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Unexamined Premises

The Silence of the Lambs

September 24th, 2012 - 4:04 pm

So here I am, waiting patiently for the vaunted Mitt Romney for President campaign to begin.

Have I missed it? The only evidence so far is a series of ads on You Tube, each one I’m told, better than the last, and all adding up to the devastating indictment that, gee, Barack Obama is a nice guy but he’s just in over his head, and how about that bad economy, and what this country really needs, instead of a good five-cent cigar, is a corporate turnaround executive.

I’m told that the big push is just around the corner, that Mitt’s schedule is consumed with fund-raisers for the nonce, but fasten your seatbelts because over the course of the last month of the campaign, it’s gonna be a doozy.

And then, if all else fails, there are always the debates.

So here’s my rude question: if the Romney campaign falls in the forest and no media are around to cover it, does it make a sound? Because a paid-advertising campaign just isn’t going to cut it. And some point — and very soon — Mitt Romney is going to have to deal with and engage the media, or else run the risk of becoming a hologram of his own candidacy.

Yes, I know the media is in the tank for Obama. They’re led by the Jake Lingle of his day, David Axelrod, in a never-ending puppet show that goes something like the video on the next page.

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There’s no way any Republican is going to get a fair shake from the press corps as currently constituted. The abandonment of American journalism’s former allegiance to objectivity in favor of a more European-style partisanship — on both the news and the editorial pages — and the current Baby Boomer ascendancy in the upper reaches of the newsrooms and the networks mean that liberalism is the default mode and that conservative principles will be necessarily viewed as aberrational.

Well, as President Kennedy famously observed, life isn’t fair.  Republicans can lament the media’s antipathy all they want, but that’s not goig to change anything; the only way to deal with it is to confront it head-on.  And that means Mitt’s going to have to venture into the lion’s den (not just once but repeatedly) and force the reporters to pay attention to his candidacy, so it can get off YouTube and into the homes of the voting public.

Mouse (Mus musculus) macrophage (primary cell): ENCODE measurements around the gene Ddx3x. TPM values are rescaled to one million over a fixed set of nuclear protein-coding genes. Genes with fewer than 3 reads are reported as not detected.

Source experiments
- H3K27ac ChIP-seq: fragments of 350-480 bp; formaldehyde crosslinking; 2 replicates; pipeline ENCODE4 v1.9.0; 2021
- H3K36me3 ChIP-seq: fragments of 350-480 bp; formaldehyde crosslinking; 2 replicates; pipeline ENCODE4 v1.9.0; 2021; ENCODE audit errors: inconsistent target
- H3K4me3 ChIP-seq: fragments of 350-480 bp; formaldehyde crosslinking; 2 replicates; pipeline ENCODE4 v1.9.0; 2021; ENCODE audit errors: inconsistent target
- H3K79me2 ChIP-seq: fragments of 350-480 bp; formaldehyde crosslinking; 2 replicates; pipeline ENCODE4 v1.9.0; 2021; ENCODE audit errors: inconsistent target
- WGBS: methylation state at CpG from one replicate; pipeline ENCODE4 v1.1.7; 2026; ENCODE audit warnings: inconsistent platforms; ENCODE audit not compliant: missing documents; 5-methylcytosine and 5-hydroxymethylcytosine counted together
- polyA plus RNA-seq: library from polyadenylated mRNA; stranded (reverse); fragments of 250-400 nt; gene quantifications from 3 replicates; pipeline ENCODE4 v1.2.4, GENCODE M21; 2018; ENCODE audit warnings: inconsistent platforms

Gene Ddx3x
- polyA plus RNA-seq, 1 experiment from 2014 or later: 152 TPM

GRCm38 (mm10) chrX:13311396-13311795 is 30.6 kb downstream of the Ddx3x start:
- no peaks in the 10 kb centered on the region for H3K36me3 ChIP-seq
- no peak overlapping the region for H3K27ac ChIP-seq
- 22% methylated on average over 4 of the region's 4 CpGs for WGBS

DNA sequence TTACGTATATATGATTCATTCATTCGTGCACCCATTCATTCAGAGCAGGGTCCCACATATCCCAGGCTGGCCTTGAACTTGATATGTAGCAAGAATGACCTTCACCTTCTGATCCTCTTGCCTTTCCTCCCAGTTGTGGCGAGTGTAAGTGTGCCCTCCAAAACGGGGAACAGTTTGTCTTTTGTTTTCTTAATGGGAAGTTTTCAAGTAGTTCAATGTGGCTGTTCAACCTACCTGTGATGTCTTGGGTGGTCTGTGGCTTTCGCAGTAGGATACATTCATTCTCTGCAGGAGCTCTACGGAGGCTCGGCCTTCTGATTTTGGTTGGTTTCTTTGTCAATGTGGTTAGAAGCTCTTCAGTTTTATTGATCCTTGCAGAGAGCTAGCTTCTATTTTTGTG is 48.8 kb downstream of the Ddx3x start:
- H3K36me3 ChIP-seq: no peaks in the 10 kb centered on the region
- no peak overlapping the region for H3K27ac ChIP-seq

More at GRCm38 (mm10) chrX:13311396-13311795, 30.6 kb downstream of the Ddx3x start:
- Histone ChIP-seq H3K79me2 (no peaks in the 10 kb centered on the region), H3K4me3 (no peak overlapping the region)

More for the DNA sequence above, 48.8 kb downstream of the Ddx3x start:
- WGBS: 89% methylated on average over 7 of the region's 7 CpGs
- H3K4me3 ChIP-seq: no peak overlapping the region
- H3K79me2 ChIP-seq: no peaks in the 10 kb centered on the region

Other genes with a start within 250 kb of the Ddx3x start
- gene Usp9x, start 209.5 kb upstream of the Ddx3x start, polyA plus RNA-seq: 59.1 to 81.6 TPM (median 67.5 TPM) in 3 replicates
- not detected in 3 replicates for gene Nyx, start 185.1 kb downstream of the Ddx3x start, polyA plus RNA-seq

That means playing smart. The Gotcha brigade will be on triple overtime, just waiting for Mitt to stumble, while assiduously blocking any news likely to make Obama unhappy. Everything will be spun to put Romney in the worst possible light, while leaving Barry basking in the media’s warm glow of adoration. But so what? Surveys show that the American public hates the media and discounts their motives.

Mitt needs to be on TV, leading, as if he already were president. He’s tried it before, as when he headed for New Orleans after Hurricane Isaac, forcing Obama to play catch up — although this CBS News story is a good indication of the kind of coverage he needs to prepare for. But the dirty little secret of the media, as any journalist will tell you, is that people don’t parse stories the way the pros do. CBS may have thought it could wound Romney in New Orleans by making him look stupid and thus creating a new talking point/meme for the MSNBC crew. But to 99 percent of the public, the story was simply: Romney in New Orleans, Obama not.

In short, Romney needs to show some gumption and take his campaign to the people — and that means taking the media head on. Newt Gingrich showed that a little pushback can do wonders for a candidate’s popularity, especially with the conservative base (which Romney should not take for granted), and an occasional flash of temper in response to a particularly stupid question would not be unwelcome.

More important, Romney needs to learn that, when confronted by a media horde, you don’t have to answer any of their questions. You say what you want to communicate; the media serves your purpose just by showing up. Believe me, should the press corps start to sense that Romney might win this thing, the tone of their questions is going to change in a hurry, as the courtiers begin jockeying for position and currying favor with a new administration. Running from them, in other words, will not cut it — turning and facing them will.

So go ahead, Mitt: use the media and treat them with the exact amount of respect they deserve. For another dirty little secret, especially of the Washington press corps, is that deep down they know they’re losers — well paid non-entities with notebooks and cameras whose entire existence is predicated on the prior existence of politicians, and who in their fantasies see themselves as cut out for better things: writing deep-think books, like Bob Woodward, or becoming the next Aaron Sorkin. And they take out their revenge on people like you.

Show ‘em who’s boss. If you’re elected president you’re going to have to do it anyway, so you might as well start now.

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